Governing Transformative Technological Innovation

Governing Transformative Technological Innovation

Who’s in Charge?

Peter W.B. Phillips

New technologies often appear to be beyond the control of any existing governing systems. This is especially true for transformative technologies such as information technologies, biotechnologies and nanotechnologies. Peter Phillips examines in this book the deep governing structures of transformative technology and innovation in an effort to identify which actors can be expected to act when, under what conditions and to what effect. He analyzes the life cycles of an array of examples where converging technologies have created transformations and supervisory challenges.

Chapter 2: Transformative Technology

Peter W.B. Phillips

Subjects: innovation and technology, innovation policy, politics and public policy, public policy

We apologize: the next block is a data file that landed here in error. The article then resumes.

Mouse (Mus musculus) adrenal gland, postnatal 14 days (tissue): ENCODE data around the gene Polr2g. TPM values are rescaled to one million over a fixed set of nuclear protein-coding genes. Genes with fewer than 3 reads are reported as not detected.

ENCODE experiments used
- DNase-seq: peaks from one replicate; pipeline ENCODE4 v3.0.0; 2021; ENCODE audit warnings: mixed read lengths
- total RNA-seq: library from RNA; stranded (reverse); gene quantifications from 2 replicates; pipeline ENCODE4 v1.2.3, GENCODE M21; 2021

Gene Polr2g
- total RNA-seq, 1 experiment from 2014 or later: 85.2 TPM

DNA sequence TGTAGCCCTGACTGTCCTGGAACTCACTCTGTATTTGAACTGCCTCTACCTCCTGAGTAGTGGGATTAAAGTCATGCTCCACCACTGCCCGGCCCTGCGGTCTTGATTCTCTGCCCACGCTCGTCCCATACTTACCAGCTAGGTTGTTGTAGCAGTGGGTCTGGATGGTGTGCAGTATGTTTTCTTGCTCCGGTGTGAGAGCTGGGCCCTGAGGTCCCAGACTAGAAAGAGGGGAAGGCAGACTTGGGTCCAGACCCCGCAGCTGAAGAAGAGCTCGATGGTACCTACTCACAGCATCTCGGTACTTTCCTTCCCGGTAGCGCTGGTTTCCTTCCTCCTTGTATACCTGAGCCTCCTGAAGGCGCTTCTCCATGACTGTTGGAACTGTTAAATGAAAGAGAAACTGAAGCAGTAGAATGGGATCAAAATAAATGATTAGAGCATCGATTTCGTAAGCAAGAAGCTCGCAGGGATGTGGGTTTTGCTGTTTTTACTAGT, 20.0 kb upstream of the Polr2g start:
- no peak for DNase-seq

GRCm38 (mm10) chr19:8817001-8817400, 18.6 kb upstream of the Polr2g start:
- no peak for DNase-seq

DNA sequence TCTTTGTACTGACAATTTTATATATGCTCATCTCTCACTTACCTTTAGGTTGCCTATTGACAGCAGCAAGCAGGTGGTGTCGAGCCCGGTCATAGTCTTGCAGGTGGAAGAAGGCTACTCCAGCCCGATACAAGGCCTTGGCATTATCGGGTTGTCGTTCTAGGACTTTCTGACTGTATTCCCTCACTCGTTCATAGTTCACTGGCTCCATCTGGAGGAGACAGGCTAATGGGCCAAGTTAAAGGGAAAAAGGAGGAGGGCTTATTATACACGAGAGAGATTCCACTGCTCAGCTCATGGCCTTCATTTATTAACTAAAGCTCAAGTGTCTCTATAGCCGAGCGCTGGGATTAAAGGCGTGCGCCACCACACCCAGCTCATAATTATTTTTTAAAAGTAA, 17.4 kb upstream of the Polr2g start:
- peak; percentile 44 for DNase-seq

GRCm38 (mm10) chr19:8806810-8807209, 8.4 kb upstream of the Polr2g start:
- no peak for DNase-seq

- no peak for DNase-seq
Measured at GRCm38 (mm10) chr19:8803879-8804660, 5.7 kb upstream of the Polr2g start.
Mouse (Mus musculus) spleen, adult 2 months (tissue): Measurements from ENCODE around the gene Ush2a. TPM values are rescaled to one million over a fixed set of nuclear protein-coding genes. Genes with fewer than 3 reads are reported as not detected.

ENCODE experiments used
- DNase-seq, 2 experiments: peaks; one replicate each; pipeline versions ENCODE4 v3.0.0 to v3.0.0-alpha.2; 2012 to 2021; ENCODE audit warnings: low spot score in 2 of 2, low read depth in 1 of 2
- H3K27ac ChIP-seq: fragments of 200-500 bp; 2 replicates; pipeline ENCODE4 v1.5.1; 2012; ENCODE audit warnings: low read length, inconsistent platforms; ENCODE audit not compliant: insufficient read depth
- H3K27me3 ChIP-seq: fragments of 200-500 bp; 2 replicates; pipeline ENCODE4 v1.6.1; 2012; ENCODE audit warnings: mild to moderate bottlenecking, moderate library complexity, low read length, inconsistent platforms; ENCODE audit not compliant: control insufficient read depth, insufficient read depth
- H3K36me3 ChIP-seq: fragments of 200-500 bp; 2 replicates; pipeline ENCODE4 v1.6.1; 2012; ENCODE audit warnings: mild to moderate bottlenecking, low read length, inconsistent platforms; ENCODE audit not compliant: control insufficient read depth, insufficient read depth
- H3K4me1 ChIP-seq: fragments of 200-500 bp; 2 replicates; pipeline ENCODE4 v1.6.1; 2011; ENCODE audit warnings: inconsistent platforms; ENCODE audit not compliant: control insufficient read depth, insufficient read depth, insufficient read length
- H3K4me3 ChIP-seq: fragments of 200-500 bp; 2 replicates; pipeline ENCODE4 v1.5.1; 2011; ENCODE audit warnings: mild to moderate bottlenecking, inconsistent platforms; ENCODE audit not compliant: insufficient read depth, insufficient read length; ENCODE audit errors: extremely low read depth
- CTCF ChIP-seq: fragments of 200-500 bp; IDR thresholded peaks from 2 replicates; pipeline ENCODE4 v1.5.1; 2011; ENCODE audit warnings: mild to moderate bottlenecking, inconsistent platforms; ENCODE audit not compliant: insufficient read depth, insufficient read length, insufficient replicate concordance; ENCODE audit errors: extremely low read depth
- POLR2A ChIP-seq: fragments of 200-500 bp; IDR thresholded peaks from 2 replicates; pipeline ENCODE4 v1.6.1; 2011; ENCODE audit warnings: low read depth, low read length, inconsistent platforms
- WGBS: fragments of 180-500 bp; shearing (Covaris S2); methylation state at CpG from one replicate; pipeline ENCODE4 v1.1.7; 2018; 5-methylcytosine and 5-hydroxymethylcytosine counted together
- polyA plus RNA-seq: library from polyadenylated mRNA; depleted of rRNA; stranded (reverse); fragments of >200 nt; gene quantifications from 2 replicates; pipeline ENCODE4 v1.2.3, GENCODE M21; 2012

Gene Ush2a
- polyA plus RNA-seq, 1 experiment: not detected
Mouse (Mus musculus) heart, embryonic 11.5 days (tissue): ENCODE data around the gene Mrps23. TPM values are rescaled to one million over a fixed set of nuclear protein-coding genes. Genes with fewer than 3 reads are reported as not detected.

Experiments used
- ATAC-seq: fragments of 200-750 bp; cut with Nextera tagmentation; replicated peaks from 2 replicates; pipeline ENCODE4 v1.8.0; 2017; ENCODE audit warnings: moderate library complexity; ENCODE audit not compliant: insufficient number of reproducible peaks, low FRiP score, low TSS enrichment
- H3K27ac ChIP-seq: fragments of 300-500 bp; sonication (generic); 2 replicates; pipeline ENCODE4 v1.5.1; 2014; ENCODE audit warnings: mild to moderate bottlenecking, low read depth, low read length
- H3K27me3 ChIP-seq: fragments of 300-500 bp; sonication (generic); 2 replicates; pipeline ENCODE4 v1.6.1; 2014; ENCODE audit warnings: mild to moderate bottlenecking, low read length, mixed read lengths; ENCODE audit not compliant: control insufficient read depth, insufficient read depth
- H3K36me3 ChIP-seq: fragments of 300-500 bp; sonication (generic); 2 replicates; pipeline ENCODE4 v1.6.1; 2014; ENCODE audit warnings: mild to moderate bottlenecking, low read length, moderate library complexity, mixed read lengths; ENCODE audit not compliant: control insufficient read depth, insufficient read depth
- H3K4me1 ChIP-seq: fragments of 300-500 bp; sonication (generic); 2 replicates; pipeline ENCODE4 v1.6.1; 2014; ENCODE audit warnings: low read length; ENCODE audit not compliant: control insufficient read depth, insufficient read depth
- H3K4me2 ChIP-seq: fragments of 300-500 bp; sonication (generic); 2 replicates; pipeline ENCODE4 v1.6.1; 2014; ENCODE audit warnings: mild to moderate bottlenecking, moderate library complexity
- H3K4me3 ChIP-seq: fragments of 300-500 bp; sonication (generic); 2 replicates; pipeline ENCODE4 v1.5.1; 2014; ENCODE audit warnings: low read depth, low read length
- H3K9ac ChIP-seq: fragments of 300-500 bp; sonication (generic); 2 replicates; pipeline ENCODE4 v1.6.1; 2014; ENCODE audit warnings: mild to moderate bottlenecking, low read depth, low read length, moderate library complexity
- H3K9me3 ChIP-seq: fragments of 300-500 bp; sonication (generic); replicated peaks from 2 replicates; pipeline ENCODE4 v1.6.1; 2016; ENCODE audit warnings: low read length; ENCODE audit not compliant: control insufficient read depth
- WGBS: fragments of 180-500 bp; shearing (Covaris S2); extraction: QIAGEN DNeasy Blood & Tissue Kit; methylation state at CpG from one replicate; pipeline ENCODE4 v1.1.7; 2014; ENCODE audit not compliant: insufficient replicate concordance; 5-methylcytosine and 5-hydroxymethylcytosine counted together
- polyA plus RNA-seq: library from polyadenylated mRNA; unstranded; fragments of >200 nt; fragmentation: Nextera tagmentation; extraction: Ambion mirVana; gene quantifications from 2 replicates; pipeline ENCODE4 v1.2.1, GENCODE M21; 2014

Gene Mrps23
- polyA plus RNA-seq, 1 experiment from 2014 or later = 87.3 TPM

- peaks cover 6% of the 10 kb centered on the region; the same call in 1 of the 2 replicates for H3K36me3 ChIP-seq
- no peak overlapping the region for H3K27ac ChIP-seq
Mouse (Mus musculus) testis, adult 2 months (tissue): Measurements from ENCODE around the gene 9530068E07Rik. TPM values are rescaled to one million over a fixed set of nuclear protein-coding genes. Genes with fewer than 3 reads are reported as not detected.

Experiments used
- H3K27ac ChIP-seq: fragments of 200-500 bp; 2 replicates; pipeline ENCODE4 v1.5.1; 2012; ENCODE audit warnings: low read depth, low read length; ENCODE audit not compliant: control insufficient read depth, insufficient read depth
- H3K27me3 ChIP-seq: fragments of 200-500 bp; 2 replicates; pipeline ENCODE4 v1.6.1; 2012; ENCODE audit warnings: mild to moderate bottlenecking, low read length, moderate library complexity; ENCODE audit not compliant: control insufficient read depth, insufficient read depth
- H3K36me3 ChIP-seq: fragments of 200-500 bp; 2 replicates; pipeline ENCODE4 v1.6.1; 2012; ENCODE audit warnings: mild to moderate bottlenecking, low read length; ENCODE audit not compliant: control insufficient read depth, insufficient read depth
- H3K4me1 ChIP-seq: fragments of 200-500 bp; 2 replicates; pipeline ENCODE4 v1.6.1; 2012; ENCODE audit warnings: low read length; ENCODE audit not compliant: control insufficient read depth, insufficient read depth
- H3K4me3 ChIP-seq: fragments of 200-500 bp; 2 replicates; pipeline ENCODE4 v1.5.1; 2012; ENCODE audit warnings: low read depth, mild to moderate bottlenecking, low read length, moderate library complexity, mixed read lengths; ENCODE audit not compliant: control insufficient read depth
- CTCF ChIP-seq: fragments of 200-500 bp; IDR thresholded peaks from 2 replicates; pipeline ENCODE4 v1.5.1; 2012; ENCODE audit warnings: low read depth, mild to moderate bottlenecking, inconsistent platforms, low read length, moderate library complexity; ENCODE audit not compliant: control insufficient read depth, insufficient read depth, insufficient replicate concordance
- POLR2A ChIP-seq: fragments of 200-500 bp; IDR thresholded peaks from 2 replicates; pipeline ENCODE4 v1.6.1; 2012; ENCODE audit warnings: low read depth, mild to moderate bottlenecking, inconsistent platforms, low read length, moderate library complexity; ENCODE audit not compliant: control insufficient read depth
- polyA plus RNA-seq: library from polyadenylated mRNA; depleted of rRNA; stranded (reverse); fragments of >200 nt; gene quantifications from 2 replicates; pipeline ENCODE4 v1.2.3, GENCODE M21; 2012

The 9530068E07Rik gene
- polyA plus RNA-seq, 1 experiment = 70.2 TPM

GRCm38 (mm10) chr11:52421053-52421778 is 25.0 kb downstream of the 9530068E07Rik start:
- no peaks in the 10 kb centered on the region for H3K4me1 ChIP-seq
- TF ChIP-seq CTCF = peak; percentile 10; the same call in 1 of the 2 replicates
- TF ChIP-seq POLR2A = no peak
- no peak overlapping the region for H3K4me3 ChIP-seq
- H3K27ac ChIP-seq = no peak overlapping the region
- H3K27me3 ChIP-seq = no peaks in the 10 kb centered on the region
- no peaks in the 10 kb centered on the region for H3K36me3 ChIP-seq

Technology is society, and society cannot be understood or represented without its technological tools. Manuel Castells1 INTRODUCTION Discussions about technological transformations in society have been all over the map in recent years. In order to focus this analysis, it is necessary to clarify what transformative technological change entails. The best way to start is with the example of the so-called ‘information revolution’, which involves an array of inventions and innovations related to information, communications and telecommunications. Among other technologies, the ‘revolution’ involves the silicon chip, the facsimile machine, fiber optics, mobile phones, digital technologies, personal digital entertainment systems and the Internet, including all its attendant technologies and services. There has been a cacophony of debate in the recent past about this revolution and its scope, scale and impact on the global economy and society. There has been enough written about the topic to fill a modest-sized library (a recent search of the British Library of Economics and Political Science truncated the search after finding more than 10 000 directly related accessions and more than 2660 accessions dated in the 2000–5 period) and to clog the less formal pathways for debate (a Google search in late 2005 revealed 14.5 million results and a search for ‘information revolution’ revealed approximately 29.6 million pages). In spite of all of this analysis and debate, what we are really talking about remains somewhat fuzzy. Many of the discussions focus on the marvels of the technology itself, others focus on its pathways of development, adaptation...

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